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IFC, SECO introduce African Corporate Governance Programme to Nigerian enterprises


Lagos State Governor, Babatunde Fashola

Lagos State Governor, Babatunde Fashola

• IT group doubts LASRRA’s efficiency 

THE National Bureau of Statistics (NBS) has said that key business enterprises that support the nation’s economy are domiciled in Lagos.

According to the Micro, Small and Medium Enterprises (MSMEs) National Survey 2013, released by the bureau, Lagos State recorded highest number of micro enterprises nationwide with a total of 3,224,324 representing 8.72 per cent of the Gross Domestic Product (GDP). Similarly, the population of small and medium enterprises located in that state total 11,663 or 16.01 per cent of the GDP.

Conversely, the report showed that Nasarawa State had the lowest number of micro enterprises with 382,086 or 1.03 per cent of the total GDP, while Kwara State had lowest number of small and medium enterprises with total of 226 or 0.31 per cent.

The bureau, which said the purpose of the survey was to identify growth indices within the economy, noted also that micro, small and medium enterprises are essential for the growth of any nation.

“It is well known that micro, small and medium enterprises are key drivers of socio-economic transformation in both developed and developing countries, put at the fore-front of economic policy”, it said.

The survey further revealed that the MSMEs contributed 48.47 per cent to GDP in nominal terms, while 7.27 per cent was contributed by the sector to export volume, also in nominal terms. On sector-by-sector basis, the services area contributed 54.72 per cent to the GDP, followed by agriculture, which had 42.02 per cent. Industry gave 12.26 per cent of the total GDP.

The marked drop, the bureau said, were caused by low level of capital and employees needed in businesses within the sectors. Relatedly, skills gap have also been identified as key players in the shortfall of performances in the micro economic sector.

For instance, skills gap in micro enterprises stood at 42.10 per cent as against 27.75 per cent in small and medium scale.

The survey also said that the mining and quarrying sector had 65.48 per cent skills gap, while extra-territorial organisations and bodies had 54.99 per cent of skills gap. The accommodation and communication sector had 51.99 per cent of skill gap, while education and real estates had 50.83 per cent and 49.83 per cent respectively.

And ahead of the commencement of distribution of identification cards to residents next month, a Lekki-based Information Technology (IT) group, Oracle Data Resort, has expressed doubts about the management efficiency of the Lagos State Residents Registration Agency (LASRRA).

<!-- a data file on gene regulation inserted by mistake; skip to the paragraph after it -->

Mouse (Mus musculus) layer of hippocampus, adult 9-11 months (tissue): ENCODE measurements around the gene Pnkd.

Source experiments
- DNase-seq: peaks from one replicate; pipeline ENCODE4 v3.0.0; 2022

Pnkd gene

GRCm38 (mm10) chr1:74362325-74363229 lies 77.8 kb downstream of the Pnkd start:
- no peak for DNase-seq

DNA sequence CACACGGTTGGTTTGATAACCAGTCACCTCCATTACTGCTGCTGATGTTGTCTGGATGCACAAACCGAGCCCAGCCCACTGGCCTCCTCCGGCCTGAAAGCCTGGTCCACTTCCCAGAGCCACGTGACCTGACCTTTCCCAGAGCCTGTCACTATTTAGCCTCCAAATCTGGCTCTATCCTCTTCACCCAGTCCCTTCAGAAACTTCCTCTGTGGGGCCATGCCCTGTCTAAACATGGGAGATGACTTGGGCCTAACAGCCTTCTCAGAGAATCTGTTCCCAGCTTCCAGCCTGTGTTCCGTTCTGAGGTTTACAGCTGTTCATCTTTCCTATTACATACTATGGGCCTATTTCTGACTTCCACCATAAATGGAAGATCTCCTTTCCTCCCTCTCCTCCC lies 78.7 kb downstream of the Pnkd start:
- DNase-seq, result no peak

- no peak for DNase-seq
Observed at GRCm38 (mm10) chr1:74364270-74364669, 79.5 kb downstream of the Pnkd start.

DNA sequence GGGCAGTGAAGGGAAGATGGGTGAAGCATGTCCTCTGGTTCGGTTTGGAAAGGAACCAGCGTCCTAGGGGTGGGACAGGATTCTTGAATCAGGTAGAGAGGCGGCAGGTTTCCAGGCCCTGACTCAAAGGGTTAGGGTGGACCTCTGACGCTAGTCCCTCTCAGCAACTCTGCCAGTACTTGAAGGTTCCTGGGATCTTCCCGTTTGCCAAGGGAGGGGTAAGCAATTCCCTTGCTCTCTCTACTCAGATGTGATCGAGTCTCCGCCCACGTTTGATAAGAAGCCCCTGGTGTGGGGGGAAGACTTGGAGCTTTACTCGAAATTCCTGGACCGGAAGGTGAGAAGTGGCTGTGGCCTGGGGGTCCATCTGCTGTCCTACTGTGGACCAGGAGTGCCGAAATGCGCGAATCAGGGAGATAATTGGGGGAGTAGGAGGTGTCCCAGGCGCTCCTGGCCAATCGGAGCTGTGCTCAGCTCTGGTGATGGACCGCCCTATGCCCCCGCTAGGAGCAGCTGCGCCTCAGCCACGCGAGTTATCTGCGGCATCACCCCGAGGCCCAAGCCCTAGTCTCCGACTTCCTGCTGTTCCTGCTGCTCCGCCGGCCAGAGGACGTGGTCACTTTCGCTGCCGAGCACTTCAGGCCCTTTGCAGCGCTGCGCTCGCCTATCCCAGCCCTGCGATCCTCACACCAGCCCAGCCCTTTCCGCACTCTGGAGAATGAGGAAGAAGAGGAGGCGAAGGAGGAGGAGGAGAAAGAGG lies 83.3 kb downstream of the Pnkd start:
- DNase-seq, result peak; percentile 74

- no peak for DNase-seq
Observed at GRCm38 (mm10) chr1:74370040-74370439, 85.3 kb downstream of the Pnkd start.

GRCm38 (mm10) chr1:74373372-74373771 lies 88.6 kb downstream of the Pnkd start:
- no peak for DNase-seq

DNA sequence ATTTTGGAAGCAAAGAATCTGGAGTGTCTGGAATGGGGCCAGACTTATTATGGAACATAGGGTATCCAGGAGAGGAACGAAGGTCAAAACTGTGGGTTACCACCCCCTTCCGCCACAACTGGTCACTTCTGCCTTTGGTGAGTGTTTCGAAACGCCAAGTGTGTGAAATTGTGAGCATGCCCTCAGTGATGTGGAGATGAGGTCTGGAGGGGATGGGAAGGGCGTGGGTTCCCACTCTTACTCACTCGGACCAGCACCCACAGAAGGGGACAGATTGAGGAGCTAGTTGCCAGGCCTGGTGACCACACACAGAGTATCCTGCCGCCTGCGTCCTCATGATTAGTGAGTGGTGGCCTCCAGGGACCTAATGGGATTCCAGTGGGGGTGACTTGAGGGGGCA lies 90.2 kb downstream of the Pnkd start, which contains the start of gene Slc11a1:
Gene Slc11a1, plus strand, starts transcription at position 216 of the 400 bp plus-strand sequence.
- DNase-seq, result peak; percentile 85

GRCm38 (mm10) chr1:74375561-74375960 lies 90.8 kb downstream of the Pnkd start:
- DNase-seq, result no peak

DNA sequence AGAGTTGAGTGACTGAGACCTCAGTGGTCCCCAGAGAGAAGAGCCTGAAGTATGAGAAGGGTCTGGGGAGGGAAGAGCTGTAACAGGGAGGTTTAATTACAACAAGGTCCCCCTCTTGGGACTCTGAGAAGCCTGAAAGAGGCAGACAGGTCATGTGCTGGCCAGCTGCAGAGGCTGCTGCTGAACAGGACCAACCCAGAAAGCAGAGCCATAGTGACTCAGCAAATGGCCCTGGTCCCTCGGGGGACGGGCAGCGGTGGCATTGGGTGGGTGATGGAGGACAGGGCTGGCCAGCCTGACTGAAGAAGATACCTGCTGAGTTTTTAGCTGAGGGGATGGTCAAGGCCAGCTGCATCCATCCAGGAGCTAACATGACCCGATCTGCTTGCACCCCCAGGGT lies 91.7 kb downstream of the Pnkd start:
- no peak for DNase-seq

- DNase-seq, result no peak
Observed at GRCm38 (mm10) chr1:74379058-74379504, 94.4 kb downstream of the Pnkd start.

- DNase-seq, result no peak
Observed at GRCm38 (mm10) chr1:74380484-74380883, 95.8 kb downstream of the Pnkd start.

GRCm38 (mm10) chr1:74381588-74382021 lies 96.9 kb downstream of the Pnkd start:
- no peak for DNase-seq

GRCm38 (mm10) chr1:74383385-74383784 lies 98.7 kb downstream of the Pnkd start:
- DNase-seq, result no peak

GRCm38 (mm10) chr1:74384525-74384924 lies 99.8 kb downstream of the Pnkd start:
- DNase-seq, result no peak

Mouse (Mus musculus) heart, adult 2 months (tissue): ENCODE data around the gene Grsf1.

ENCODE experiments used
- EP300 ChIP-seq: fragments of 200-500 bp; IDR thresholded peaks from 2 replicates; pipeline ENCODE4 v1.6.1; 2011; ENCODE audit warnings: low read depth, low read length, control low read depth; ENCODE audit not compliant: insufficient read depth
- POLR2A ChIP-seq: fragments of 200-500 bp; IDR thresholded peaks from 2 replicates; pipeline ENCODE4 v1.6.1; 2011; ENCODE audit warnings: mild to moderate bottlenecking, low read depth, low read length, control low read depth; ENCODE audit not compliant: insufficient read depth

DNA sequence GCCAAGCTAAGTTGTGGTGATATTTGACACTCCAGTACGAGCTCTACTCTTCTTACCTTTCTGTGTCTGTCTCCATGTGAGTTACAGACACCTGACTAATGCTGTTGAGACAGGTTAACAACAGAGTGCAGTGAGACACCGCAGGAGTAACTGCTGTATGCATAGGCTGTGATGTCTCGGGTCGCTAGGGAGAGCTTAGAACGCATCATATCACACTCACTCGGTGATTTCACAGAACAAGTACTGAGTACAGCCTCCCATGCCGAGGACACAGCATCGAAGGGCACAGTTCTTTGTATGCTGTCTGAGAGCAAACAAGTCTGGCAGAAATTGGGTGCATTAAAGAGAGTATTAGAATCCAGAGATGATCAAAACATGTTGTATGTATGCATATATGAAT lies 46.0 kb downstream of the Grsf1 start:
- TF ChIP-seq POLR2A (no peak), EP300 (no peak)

The group, through its Operations Director, Mr. Nkenna Osuji, pointed out that an otherwise lofty idea that began in 2011 by an enactment of state law, is gradually becoming bogged down by the Nigerian factor of nepotism despite the multi-billion-naira public funds spent on it by the government.

His words: “The residents’ cards project is a good idea even when it has proved to be a duplication of already existing data initiatives of the national identity card project, the data captured in the driver’s licence through the Federal Roads Safety Corps (FRSC) and the Central Bank of Nigeria (CBN)-ordered banks’ biometric and data collation initiative among others.

“When the idea will, as a matter of projection, ensure even distribution of the needs of the populace, despite the reality that the governor obviously wields awesome discretion in the areas of giving priority to projects, the huge amount of over N7 billion so far expended on the initiative is scandalous in view of the yet-to-be-disputed non-commensurate paltry 168,000 residents’ cards shamefully produced in three years … and the purported suspicious disappearance of the residency cards of the incumbent Governor Babatunde Fashola when the vehicle of the agency’s head was purportedly robbed by robbers.”

The resort’s image-maker, Mr Gboyega Alebiosu, also bemoaned lack of transparency in the operation of LASRRA, blaming it on nepotism arising from the appointment of Ms Fashola, blood sister of current governor, as its General Manager.

He went on: “Is it because the blood sister of Governor Fashola is the head of the agency that is keeping it’s ineptitude away from the prying eyes of relevant government officials and the public?

“For how long will this run on public perception which has been quite positive when in actual fact, an agency like LASRRA has not been a good ambassador of the government in this regard? “Our investigation has shown that this kind of nepotistic tendency has influenced the decision of most civil servants to vote against the ruling party in the state during the last elections.”

However, LASRRA has shown its resolve to forge ahead in its determination to ensure that the distribution exercise holds as scheduled.

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